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Wild rice standard: Political meddling undermines credibility of the MPCA

We may now understand why the state’s Pollution Control Agency spent more than three decades studiously ignoring a state sulfate standard designed to protect wild rice.

The following is an editorial from The Timberjay of Ely/Tower/Cook, Minn.

We may now understand why the state’s Pollution Control Agency spent more than three decades studiously ignoring a state sulfate standard designed to protect wild rice. The standard — the nation’s strictest at 10 milligrams per liter — has put the MPCA in a political and legal vise, with no easy way for agency officials to extricate themselves.

On one side are northern Minnesota Indian tribes and environmental groups, who have been threatening legal action for years over the agency’s failure to enforce the existing water quality standard. On the other side is the taconite industry and its supporters, who question whether sulfate is truly harming wild rice and whether it makes sense, in either case, to foist significant clean-up costs on an industry that is already struggling with the effects of a worldwide glut of iron ore and steel.

Enter the politicians, who have gone in multiple directions in hopes of staving off enforcement of the rule to protect the taconite industry. And despite the current uproar over the agency’s latest proposed sulfate standard, it’s worth noting that the MPCA is doing exactly what the Legislature, at the urging of the Iron Range delegation, told them to do.

A little history may be in order. About five years ago, Iron Range politicians made moves to significantly loosen the sulfate standard as the agency started to take steps to enforce it for the first time. But MPCA officials informed them they couldn’t do that without scientific evidence to justify it, so the politicians approved funds for a new study, hoping that it would discredit the 1940s-era science that provided the basis for the current standard.

It didn’t go well. Instead, the research — this time led by UMD biology professor Dr. John Pastor — largely confirmed the work of the late DNR biologist Dr. John Moyle.

The MPCA mulled over the findings and did the only thing they could legally do under the provisions of the Clean Water Act: they announced that they would begin enforcing the 10 mg/l sulfate standard on dischargers into wild rice waters.

That’s when unpleasant stuff hit the fan in St. Paul. Iron Range legislators and US Steel went to Gov. Dayton and said no way. As a way out, the governor and MPCA officials put forward their so-called “flexible standard,” citing some preliminary findings from the Pastor study that suggested that higher levels of iron in the sediments of receiving waters might help to mitigate the harmful effects of higher sulfate levels.

Iron Range legislators lauded the new concept, if only because it likely meant two more years without enforcement of the current standard. After all, just like legislators, regulators can’t change a water quality standard without going through a rule-making process, which typically takes about a year and a half to complete under normal circumstances, which these are not. The recent hearing in Virginia was part of that rule-making process.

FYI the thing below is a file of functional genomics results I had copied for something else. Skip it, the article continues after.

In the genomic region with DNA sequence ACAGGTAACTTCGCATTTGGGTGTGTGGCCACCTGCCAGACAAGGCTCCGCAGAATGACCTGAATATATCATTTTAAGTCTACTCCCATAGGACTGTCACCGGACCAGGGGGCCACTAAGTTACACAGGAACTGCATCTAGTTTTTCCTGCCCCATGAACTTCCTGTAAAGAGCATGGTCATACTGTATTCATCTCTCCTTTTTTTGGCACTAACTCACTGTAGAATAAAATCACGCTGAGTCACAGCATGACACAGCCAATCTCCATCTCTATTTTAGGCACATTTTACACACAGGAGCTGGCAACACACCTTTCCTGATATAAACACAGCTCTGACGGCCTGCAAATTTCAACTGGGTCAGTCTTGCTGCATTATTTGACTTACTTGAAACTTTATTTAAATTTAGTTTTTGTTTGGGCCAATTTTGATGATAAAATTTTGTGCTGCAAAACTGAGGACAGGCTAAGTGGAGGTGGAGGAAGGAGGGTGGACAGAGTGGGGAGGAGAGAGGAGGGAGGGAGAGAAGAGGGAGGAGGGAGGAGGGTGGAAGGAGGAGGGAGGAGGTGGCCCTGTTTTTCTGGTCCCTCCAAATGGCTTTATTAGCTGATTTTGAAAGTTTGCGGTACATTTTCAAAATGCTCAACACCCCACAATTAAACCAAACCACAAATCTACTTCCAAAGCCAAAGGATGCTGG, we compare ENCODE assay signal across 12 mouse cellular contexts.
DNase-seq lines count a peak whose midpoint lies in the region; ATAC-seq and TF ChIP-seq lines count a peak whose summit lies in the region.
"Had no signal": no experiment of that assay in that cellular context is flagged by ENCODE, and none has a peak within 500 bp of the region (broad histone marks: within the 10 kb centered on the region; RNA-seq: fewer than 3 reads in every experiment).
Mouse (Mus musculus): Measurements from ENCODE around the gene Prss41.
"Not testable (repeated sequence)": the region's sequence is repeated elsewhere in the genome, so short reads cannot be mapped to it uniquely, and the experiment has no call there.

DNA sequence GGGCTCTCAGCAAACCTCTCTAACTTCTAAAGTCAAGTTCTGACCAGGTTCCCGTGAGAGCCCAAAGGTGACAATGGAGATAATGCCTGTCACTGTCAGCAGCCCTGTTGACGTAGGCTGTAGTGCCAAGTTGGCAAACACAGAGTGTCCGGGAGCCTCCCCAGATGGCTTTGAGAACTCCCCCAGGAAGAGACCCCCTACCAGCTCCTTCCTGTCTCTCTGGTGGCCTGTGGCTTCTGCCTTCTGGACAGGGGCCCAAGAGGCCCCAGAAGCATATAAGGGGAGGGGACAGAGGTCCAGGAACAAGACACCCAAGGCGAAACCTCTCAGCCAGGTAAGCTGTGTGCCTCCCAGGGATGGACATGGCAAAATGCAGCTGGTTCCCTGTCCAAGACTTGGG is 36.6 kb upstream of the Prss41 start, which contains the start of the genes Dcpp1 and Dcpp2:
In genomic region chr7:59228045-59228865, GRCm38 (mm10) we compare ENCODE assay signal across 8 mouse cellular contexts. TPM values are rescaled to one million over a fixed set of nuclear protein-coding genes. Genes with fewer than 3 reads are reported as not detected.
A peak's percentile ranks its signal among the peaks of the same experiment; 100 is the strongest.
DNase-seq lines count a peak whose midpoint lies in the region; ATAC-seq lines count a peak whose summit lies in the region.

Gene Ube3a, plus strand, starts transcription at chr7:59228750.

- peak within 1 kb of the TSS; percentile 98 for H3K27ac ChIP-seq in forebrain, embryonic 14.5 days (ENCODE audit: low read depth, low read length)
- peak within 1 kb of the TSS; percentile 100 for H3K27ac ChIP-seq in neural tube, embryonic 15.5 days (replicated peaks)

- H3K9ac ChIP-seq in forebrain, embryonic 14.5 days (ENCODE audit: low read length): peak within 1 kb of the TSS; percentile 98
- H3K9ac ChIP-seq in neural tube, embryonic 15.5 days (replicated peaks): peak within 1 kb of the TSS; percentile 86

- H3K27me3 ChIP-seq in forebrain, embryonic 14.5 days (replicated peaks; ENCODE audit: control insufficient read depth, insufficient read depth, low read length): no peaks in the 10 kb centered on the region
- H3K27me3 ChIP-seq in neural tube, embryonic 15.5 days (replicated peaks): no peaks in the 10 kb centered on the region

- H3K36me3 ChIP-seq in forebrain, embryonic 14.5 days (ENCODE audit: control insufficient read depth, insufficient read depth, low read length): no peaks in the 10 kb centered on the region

In the meantime, the Legislature and governor enacted a law in 2015 that prohibited the MPCA from enforcing the existing standard until the rule-making process could be completed, some time in 2017. Last year, the Legislature passed yet another law, this one giving the MPCA until the end of 2018 to develop its new rule. When the MPCA issued a draft of its proposal this past August, Iron Range officials again acted with alarm, apparently assuming they had more time. In fact, the MPCA needs to be at this stage in order to complete the rulemaking in 2018, as the Legislature had ordered.

Now, Iron Range legislators are promising new legislation to prevent the MPCA from finishing the work they had earlier instructed them to do. They’ve cued up the scaremongering, suggesting bankruptcy for Iron Range communities and the shutdown of the region’s taconite industry. None of that is true, of course, but it helps to keep every local official singing from the same hymnbook.

In short, it’s a mess. And the more that legislators interfere with the process, the more they bolster the claims of environmental critics who allege that politics, not science, governs the regulation of major industries in Minnesota, particularly mining. After the past five years, it’s tough to argue otherwise, and that should concern Minnesotans who are legitimately concerned about protecting the environment.

Republished with permission.

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Comments (2)

Unconstitutional

Nine years (and four days) ago, in November of 2008, Minnesota voters approved the Clean Water, Land and Legacy Constitutional Amendment to "preserve and enhance some of the most important elements of our state." The most important element voters said they wanted preserved and enhanced was Minnesota water.